Those who know me well have probably figured out that I tend to be consumed by whatever it is that I am working on. I'm thankful that my family and friends bear with me in that regard, even if they do not always understand why whatever it happens to be should be so important to me. I suppose that some of those things probably shouldn't be so important to me. I'm always wrestling with the temptation to make false gods out of my own works and efforts. But I hope it is not always or entirely wrong to be passionate about the work that I am given to do within my vocation and stations in life. It is true that others are better at balancing and managing their time than I am. Maybe I should become obsessive about time management.
Anyway, what ended up consuming me for almost the entire month of September, up until the wee early hours of the morning on the 1st of October, was the season of Lent. That's odd, isn't it? I was working on my contribution to a Lenten resource for 2009. It felt like a worthwhile undertaking, and I found it to be an enjoyable and satisfying project. I always use these kinds of assignments as opportunities to read and study things that I wouldn't otherwise get around to pursuing. That helps me to grow, which benefits both me and my congregation. In this case, I certainly gained a greater knowledge and understanding of Lent, of its rites and ceremonies, its customs and observances. I'm looking forward to experiencing that sacred season again when it next arrives, earlier than usual, in February of this coming year (2008). I don't know that I'll even use the Lenten resource itself, when it comes to that in 2009, but I have appreciated the chance to learn from the process of working on it for the sake of serving and supporting others.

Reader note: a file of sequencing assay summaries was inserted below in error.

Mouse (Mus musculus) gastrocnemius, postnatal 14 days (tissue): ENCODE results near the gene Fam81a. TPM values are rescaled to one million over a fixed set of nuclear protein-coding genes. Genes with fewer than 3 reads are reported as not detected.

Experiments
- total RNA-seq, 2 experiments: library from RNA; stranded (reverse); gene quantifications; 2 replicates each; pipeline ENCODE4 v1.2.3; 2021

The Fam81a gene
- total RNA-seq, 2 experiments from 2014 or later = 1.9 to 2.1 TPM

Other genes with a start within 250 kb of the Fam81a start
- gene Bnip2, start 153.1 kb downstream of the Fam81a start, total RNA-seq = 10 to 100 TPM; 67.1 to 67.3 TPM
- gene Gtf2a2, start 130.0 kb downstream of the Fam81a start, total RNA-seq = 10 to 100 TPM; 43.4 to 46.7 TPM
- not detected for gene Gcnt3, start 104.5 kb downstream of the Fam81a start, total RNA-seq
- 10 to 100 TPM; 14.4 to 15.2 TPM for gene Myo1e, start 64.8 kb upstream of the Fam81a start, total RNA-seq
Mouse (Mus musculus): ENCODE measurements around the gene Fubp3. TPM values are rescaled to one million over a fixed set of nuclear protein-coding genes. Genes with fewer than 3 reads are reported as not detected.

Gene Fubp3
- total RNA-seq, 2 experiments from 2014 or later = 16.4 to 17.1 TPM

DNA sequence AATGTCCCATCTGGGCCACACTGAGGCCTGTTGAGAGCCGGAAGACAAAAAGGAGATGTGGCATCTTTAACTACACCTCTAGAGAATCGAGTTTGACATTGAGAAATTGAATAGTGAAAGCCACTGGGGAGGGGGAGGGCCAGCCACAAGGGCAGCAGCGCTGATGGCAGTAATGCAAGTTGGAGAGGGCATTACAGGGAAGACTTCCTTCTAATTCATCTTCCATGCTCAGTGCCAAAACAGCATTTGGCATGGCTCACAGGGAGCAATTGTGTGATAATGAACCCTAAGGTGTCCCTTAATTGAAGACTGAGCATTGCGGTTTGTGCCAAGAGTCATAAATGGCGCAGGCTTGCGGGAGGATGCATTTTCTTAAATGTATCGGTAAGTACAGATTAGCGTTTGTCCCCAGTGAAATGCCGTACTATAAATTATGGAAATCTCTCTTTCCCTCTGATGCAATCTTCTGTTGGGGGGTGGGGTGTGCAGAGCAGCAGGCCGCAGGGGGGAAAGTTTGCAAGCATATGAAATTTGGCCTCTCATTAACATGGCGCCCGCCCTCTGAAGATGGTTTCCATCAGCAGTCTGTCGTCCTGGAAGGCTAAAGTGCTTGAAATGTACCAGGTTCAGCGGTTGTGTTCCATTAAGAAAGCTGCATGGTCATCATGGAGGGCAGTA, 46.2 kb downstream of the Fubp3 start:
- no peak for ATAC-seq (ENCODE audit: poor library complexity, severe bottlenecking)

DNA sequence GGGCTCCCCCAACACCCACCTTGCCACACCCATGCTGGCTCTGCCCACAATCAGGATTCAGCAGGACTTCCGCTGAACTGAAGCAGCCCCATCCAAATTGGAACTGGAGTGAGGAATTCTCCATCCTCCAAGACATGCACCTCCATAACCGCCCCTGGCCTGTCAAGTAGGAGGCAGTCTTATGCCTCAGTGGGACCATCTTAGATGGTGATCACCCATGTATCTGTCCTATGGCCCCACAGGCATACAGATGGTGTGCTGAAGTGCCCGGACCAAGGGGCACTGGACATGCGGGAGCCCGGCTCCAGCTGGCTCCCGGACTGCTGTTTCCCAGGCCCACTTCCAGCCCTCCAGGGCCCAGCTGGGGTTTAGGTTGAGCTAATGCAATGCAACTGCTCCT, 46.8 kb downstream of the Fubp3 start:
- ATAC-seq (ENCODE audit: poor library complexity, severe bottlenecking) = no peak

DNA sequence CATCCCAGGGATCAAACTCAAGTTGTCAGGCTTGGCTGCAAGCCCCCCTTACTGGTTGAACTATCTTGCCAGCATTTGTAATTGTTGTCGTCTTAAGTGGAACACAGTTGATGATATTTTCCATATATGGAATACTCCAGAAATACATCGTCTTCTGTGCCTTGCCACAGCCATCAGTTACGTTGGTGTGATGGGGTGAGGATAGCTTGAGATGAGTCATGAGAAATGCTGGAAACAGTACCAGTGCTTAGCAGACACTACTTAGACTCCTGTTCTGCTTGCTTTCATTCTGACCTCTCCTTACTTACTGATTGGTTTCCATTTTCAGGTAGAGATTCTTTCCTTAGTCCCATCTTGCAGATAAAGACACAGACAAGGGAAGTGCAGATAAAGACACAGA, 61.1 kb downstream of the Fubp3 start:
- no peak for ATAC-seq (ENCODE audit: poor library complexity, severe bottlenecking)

It really struck me, though, how difficult it was to get myself in the right frame of mind to work on Lent in the month of September. It felt like I was swimming upstream the entire time, or cutting against the grain (not that I do much swimming or woodcutting, but I like metaphors).
I recently heard a nice presentation on using the Church Year in pastoral care. I'm always delighted by attention to the Church Year, and I was glad for the ideas that were set forth. But it also occurred to me that we're really better off not trying to "use" the Church Year, but allowing it to "use" us. Or, perhaps one could say that the best way to use the Church Year is simply to observe it, and thus to be shaped and guided by it. Pastors have to make plans and preparations, choices and decisions, in following the Church Year with their people, but a good pastor doesn't have to reinvent the wheel, and he doesn't have to come up with creative new gimmicks to make a go of it. Far better if he avoids creative gimmicks altogether, actually. The Church Year has grown and developed in various ways over time, but the basic contours of the seasons, their patterns and progressions, have remained pretty steady. The Western Church has a rather different liturgical year than does the Eastern Church, but there are aspects in common, especially during Lent and Eastertide, which emerged already in the first several centuries following the Cross and Resurrection of our Lord Jesus Christ. It is truly amazing that we continue to be catechized in those same liturgical seasons.